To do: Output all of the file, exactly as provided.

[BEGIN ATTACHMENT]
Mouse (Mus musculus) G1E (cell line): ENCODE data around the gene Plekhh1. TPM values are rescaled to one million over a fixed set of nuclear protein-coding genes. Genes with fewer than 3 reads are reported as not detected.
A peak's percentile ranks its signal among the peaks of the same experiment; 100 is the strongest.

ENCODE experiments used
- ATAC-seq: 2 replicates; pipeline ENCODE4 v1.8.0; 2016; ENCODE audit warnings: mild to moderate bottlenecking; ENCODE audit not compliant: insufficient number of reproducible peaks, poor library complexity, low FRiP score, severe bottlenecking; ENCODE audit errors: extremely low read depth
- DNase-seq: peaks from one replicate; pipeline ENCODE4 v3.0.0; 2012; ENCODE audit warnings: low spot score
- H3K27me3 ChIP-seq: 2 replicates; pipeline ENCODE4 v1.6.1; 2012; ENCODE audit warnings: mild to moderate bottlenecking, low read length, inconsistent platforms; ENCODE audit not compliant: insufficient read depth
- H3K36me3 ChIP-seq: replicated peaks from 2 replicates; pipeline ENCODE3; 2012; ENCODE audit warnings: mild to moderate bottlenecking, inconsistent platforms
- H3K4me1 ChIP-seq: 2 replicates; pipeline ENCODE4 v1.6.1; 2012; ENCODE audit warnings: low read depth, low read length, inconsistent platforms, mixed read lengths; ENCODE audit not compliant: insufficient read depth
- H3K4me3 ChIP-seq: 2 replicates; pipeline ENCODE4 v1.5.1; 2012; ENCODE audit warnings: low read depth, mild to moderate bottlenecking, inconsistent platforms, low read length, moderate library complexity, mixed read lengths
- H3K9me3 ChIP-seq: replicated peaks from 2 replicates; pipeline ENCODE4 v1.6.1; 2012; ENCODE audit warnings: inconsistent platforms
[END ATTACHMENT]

Mouse (Mus musculus) G1E (cell line): ENCODE data around the gene Plekhh1. TPM values are rescaled to one million over a fixed set of nuclear protein-coding genes. Genes with fewer than 3 reads are reported as not detected.
A peak's percentile ranks its signal among the peaks of the same experiment; 100 is the strongest.

ENCODE experiments used
- ATAC-seq: 2 replicates; pipeline ENCODE4 v1.8.0; 2016; ENCODE audit warnings: mild to moderate bottlenecking; ENCODE audit not compliant: insufficient number of reproducible peaks, poor library complexity, low FRiP score, severe bottlenecking; ENCODE audit errors: extremely low read depth
- DNase-seq: peaks from one replicate; pipeline ENCODE4 v3.0.0; 2012; ENCODE audit warnings: low spot score
- H3K27me3 ChIP-seq: 2 replicates; pipeline ENCODE4 v1.6.1; 2012; ENCODE audit warnings: mild to moderate bottlenecking, low read length, inconsistent platforms; ENCODE audit not compliant: insufficient read depth
- H3K36me3 ChIP-seq: replicated peaks from 2 replicates; pipeline ENCODE3; 2012; ENCODE audit warnings: mild to moderate bottlenecking, inconsistent platforms
- H3K4me1 ChIP-seq: 2 replicates; pipeline ENCODE4 v1.6.1; 2012; ENCODE audit warnings: low read depth, low read length, inconsistent platforms, mixed read lengths; ENCODE audit not compliant: insufficient read depth
- H3K4me3 ChIP-seq: 2 replicates; pipeline ENCODE4 v1.5.1; 2012; ENCODE audit warnings: low read depth, mild to moderate bottlenecking, inconsistent platforms, low read length, moderate library complexity, mixed read lengths
- H3K9me3 ChIP-seq: replicated peaks from 2 replicates; pipeline ENCODE4 v1.6.1; 2012; ENCODE audit warnings: inconsistent platforms